Sometimes a city can be like a bird. Just as the magpie is an inveterate collector, hoarding beautiful eclectic bits to line its nest, so Prague retains fragments from bygone regimes and centuries past to create a city of juxtaposition that is alternately exquisite and bizarre.
Prague’s personality is expressed as much by its obvious beauty as by its overlooked details. This unforgettable place is brought to life by acclaimed author Myla Goldberg, a former Prague expat, whose first novel, Bee Season , captivated so many with its unique voice and exhilarating prose.
Myla Goldberg lived in Prague in 1993, just as the process of Westernization was getting under way, the city straddling a past it wished to shed and a future it was eager to embrace. In 2003, she returned to see what the pursuit of capitalism had wrought and to observe the integral ways in which Prague’s character had endured. In Time’s Magpie , Goldberg explores a city where centuries-old buildings have become receptacles for Western values and a generation defined by the Communist regime coexists with a generation for whom Communism is a rapidly fading memory.
Wander through the narrow alleyways and cobblestone streets to places most tourists never see—to a neighborhood eerily transformed by the devastating flood of 2002; to an anachronistic amusement park that is home to a discomfiting array of Technicolor confections; and to the cabinets of curiosity in the Strahov Monastery, where hidden among deceptively modest displays of butterfly specimens and ladies’ fans are creatures that defy the laws of taxidermy. This imaginative, individualistic journey will show you the odd and unique corners of a city often seeking to erase what its very stones will not allow it to forget.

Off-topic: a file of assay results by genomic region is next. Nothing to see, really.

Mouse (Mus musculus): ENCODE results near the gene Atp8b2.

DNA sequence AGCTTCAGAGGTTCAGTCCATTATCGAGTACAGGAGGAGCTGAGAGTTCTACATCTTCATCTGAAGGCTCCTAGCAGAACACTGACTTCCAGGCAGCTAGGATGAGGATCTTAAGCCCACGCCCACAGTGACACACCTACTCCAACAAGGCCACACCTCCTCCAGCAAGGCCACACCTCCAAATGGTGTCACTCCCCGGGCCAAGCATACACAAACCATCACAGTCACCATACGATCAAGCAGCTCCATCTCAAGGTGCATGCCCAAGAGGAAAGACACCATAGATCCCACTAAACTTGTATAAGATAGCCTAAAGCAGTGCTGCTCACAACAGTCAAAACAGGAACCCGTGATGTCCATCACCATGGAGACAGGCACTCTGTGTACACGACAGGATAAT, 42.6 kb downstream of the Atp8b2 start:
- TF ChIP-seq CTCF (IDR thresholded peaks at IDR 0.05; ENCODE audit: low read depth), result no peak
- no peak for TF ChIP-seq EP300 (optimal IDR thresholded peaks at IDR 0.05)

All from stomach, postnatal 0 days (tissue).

From the Hardcover edition.
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|Title of Religion eBook: Time's Magpie|
|Release Date: 12-18-2007|
|Allowed Countries (hover)|
|Publisher: Crown Publishing Group|
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Forget the long days. When the days are long, bands of Germans and Italians and Japanese and British mob the narrow streets of Old Town, and herds of American college students in velvet jester hats and prague drinking team T-shirts stampede across the Charles Bridge singing Pearl Jam songs. But in March or April, the worst of winter is over and the tourist hordes have yet to descend; by early September the summer crowds have dispersed. On the edge of a season it is still possible to duck onto a narrow, cobbled side street to find it deserted and to feel time straddling centuries the way Prague straddles its river. So many of Europe's cities have been bombed and burnt and torn down and rebuilt again that their physical history survives in stray fragments or not at all, but Prague is time's magpie, hoarding beautiful, eclectic bits from each successive era. In Prague, Gothic towers neighbor eleventh-century courtyards, which lead to Baroque and Renaissance houses with twentieth-century bullets embedded in their walls. Art Nouveau hotels abut formerly socialist department stores that now sell French perfume and American sneakers. Through a combination of luck, circumstance, and obstinance, Prague has stockpiled ten centuries of history.
The city's unrelenting profusion of stimuli forces the brain to screen things out, until one day a new sort of detail will ambush an unconscious filter and then appear everywhere, remaking once-familiar streets. Almost every city block displays a plaque commemorating Prague's countless martyrs from across the centuries-resistance fighters and outspoken nationalists, religious heroes and fallen soldiers. Usually these plaques